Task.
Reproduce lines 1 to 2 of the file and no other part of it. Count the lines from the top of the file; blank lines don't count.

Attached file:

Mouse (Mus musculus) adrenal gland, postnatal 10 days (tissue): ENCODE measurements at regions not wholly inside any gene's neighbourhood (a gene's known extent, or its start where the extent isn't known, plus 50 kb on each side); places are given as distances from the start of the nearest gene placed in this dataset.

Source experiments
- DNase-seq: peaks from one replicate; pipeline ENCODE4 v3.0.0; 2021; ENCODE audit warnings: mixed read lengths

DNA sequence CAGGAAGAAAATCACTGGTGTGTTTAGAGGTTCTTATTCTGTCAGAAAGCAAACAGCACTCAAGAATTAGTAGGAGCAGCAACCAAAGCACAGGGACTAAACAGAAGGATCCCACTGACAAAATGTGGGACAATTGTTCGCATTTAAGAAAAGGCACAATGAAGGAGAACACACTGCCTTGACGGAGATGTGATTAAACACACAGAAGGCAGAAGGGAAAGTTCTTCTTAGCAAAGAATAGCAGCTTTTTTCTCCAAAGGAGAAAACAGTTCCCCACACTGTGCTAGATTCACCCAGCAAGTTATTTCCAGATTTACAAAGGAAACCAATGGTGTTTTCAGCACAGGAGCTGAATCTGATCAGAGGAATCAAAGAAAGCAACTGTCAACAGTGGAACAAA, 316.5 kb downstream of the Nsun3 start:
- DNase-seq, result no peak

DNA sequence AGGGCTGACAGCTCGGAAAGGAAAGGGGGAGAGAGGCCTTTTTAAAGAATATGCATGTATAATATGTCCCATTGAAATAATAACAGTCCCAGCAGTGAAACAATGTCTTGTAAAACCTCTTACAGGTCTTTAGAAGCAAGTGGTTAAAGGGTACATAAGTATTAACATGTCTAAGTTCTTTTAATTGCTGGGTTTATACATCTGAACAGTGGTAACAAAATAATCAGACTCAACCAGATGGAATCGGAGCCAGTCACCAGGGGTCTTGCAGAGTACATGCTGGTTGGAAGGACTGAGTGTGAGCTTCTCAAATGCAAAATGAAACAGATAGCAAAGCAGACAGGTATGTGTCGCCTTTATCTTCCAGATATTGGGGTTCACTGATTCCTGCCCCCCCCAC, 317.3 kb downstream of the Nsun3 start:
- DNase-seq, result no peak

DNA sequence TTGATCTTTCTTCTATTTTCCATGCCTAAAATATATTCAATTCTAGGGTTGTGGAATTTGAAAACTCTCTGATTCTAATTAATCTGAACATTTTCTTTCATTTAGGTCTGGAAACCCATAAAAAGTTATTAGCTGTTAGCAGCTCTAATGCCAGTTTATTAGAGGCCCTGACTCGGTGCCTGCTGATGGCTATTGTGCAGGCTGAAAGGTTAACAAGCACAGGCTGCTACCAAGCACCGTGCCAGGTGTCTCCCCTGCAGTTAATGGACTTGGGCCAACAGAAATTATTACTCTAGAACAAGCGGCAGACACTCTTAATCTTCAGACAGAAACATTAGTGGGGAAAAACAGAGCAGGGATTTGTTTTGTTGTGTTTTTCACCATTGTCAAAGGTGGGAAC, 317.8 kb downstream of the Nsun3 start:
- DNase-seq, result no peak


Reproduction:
Mouse (Mus musculus) adrenal gland, postnatal 10 days (tissue): ENCODE measurements at regions not wholly inside any gene's neighbourhood (a gene's known extent, or its start where the extent isn't known, plus 50 kb on each side); places are given as distances from the start of the nearest gene placed in this dataset.

Source experiments